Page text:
All together, there are 8 of them. The three next to the shed have seen their seasons and harvested their harvests.  They have seen better days, while the three John Deere’s and the Massey Harris are resting inside of the big shed from their hard work and long days.  Last but not least, the Ferguson (which is the smallest tractor of them all) stays under the overhang of the shed.

As I recall all of these tractors going in and out of the yard, the smell of exhaust comes to mind.  It’s hard to believe that most of these tractors are still in commission after working for two generations.  These tractors worked hard for my grandfather then, and they still work hard for my father now.  With this thought in mind, the sun begins to set.

The suns’ bright orange and red arms stretch across the enormous sky, overlooking the fascinating mountains.  I go inside.

It is the end of the day and darkness begins to fall over the tractors in the shed, the corn and a hard days’ work.  Our family retires within our home for a quiet dinner.

As I walk inside the house, there is a mat for our shoes and a rack for our coats that radiates with a warm welcome.   Walking directly into the kitchen, the incredible smells of fresh sweet corn, baked potatoes, hamburgers and Dad’s famous rhubarb pie grasp my senses.  I am back in the surroundings that I remember so frequently.

My brothers and I are sitting around the kitchen table, waiting for our mom to serve us a warm helping and a kind heart.  She shucks the corn and gets it ready to put in the large, blue pot.  She paces back and forth, ensuring that we have everything that we need for supper…just as she always did.

We patiently wait for our dad to walk through the door with a smile on his face and dirt in his nails.  Finally, we hear the screen door squeak open and he walks through.  He places his boots on the mat, and goes in the bathroom to wash his face and his hands.  It’s is now time to eat as we always did growing up; together as a family.

This was our time.

No matter how busy our parents were, they would always take time to listen to each one of us kids.  Usually it was just complaints about school or our latest crush, but it was our time.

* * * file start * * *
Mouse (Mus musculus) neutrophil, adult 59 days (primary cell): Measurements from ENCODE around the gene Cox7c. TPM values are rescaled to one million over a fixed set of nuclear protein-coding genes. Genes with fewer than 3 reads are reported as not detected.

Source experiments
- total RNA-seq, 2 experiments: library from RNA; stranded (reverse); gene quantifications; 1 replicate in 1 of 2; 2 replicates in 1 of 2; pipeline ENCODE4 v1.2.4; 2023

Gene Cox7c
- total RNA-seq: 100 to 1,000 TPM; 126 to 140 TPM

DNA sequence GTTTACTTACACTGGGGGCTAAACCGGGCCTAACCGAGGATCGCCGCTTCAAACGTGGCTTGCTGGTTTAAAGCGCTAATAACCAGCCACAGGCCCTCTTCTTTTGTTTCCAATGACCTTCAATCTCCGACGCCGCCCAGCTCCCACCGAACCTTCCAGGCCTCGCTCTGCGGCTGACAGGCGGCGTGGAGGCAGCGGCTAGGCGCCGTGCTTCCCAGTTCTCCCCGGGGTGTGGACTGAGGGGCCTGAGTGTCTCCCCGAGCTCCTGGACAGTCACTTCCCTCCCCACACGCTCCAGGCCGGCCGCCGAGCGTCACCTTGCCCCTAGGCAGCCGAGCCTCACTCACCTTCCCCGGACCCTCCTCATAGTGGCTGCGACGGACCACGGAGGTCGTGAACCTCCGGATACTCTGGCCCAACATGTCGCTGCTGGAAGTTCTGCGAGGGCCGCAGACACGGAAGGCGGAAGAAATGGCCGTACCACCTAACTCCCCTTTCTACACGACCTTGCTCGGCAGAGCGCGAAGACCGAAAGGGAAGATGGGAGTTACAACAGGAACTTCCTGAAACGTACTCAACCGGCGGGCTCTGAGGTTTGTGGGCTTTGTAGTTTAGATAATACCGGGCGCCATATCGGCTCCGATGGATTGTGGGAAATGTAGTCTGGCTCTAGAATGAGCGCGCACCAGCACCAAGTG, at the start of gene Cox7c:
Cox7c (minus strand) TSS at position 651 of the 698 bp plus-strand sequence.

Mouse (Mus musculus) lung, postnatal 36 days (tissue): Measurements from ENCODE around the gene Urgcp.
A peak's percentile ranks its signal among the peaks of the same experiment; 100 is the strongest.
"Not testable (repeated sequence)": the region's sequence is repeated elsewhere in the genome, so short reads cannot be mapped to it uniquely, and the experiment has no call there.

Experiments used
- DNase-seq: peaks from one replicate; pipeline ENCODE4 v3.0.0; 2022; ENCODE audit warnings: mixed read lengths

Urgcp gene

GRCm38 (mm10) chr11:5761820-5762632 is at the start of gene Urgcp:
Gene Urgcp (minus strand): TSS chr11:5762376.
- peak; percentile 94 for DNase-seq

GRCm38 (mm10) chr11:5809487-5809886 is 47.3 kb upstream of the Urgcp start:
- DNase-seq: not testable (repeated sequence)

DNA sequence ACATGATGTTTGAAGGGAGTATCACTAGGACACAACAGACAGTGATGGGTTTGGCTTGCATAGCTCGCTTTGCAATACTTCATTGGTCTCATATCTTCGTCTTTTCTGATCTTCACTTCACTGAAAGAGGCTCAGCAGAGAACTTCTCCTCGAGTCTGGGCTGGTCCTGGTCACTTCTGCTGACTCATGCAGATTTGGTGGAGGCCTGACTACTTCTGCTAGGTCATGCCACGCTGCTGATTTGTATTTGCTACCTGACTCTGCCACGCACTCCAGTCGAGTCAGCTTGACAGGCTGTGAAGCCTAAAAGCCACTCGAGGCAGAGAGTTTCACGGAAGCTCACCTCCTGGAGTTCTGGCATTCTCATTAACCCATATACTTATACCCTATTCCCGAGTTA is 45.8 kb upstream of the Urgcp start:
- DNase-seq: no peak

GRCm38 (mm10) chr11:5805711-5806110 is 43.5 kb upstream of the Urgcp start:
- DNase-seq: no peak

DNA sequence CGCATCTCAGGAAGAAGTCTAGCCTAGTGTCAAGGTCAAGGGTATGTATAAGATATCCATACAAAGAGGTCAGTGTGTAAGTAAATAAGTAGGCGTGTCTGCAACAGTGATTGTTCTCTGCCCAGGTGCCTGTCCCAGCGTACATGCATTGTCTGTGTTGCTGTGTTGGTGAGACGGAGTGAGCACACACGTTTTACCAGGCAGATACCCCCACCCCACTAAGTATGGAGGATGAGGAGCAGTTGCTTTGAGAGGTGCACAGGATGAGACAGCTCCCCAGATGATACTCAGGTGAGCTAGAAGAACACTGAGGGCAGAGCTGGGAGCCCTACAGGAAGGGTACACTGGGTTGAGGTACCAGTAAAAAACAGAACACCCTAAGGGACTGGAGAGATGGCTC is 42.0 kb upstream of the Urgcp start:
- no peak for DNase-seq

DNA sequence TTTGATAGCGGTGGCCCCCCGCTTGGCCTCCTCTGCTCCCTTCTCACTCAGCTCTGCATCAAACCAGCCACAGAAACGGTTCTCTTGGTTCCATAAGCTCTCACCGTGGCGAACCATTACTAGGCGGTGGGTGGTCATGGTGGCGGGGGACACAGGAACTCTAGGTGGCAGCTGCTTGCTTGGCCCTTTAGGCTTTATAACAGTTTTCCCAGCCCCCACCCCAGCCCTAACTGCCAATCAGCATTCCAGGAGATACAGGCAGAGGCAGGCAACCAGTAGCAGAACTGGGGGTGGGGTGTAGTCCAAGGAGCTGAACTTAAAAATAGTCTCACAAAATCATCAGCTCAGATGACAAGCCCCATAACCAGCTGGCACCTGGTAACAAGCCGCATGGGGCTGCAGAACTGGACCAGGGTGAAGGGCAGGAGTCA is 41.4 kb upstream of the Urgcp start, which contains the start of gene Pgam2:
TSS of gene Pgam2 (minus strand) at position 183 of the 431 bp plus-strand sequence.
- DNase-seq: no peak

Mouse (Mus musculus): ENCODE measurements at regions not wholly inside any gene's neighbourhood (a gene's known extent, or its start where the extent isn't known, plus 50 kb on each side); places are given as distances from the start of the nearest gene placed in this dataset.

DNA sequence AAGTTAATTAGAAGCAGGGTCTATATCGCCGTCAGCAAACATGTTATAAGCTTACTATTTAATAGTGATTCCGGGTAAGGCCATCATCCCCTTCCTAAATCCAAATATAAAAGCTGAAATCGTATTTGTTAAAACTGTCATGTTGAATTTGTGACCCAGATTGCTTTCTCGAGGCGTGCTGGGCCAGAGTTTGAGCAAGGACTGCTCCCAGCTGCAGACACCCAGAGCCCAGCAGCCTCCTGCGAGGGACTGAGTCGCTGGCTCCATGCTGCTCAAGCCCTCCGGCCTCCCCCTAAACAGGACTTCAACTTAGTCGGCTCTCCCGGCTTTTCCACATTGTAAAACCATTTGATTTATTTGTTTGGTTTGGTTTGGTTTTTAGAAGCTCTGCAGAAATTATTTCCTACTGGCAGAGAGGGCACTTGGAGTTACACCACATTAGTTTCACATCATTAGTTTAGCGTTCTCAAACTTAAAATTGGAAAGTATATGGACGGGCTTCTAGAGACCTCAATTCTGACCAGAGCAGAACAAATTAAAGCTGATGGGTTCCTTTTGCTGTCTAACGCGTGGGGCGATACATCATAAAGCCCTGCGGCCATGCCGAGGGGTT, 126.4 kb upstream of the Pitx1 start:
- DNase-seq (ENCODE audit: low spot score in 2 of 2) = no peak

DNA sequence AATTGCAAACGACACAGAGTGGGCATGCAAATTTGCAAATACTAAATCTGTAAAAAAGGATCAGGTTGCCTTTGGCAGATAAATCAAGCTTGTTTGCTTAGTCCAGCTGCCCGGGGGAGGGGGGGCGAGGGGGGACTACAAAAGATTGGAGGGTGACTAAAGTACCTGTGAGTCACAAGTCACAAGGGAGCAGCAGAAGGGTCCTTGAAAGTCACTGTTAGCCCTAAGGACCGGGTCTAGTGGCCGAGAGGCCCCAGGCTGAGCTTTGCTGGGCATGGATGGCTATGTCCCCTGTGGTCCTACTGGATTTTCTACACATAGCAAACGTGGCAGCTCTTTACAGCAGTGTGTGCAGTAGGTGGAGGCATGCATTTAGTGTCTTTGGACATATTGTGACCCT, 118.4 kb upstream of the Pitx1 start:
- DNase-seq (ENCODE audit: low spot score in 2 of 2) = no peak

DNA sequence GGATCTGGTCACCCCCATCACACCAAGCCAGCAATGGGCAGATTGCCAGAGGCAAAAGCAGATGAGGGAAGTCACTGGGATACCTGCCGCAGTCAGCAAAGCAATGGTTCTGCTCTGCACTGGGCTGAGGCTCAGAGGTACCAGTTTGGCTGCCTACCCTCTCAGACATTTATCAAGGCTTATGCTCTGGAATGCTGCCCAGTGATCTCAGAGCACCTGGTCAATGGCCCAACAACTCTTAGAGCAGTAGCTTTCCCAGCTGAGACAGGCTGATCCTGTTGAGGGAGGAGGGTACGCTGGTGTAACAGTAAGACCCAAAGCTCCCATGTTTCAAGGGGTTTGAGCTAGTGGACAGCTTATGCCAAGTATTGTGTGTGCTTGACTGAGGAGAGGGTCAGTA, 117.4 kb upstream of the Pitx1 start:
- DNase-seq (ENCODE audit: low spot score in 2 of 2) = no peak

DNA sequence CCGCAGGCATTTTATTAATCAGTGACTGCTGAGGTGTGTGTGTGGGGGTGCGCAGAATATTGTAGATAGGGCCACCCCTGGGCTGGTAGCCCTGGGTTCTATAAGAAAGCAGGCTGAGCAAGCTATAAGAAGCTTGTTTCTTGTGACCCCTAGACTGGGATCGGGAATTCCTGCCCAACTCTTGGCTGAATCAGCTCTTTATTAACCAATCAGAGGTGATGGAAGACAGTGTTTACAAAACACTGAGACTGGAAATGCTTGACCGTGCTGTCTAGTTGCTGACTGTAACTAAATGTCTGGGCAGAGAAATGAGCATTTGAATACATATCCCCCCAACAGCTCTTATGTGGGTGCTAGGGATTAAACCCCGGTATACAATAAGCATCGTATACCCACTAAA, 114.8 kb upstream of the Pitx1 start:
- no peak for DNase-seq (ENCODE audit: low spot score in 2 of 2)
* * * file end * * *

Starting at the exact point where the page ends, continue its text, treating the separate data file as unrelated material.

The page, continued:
With dinner now over, we all help to get the dishes cleaned and the table cleared.  As soon as we are finished, I watch my dad retire to the living room where he reclines in his comfortable, blue chair.  He still has long days managing the huge farm all by himself, and we have always understood why he goes to lay down.  He deserves, and has definitely earned, his rest.

In fact, it is now time for all of us to retreat to our own lives.

No more crop-dusters buzzing by my window each morning, substituting my own personal alarm clock.  No more train whistles whaling as I walk around outside on the hot gravel.  No more waving at other familiar faces as they drive by on their own tractors.  No more walking along the ditch bank watching carefully as my dad quickly starts each irrigation tube along the way.

The farm has changed in many ways, yet for some reason it remains the same.

The corn still grows.  The tractors still harvest.  The feedlot still smells the same, and moms’ cooking is still the best.

It’s not the things that have changed, but it’s the people.

We have all grown older and started our own lives.  The conversations we have at the dinner table have now changed from first loves, to first born.  The cars that pull in and out of the driveway have changed.  We ourselves have changed, but the farm is still the farm.

My parents are now grandparents and the farm has seen a fourth generation walk through its muddy ditches and play in the fresh cut grass.  It is now their turn to see what a magnificent place the farm can be.  To absorb all of the surroundings and them then along wherever they end up when they get older.

But, the greatest satisfaction is to look back at the breathtaking setting, and remind them that the farm is home.

Although our family may change throughout the years, the farm will always be there as a retreat from our everyday lives.  It is a calming place of refuge that allows us to remember how simple life was when we were young.  It is where I call home.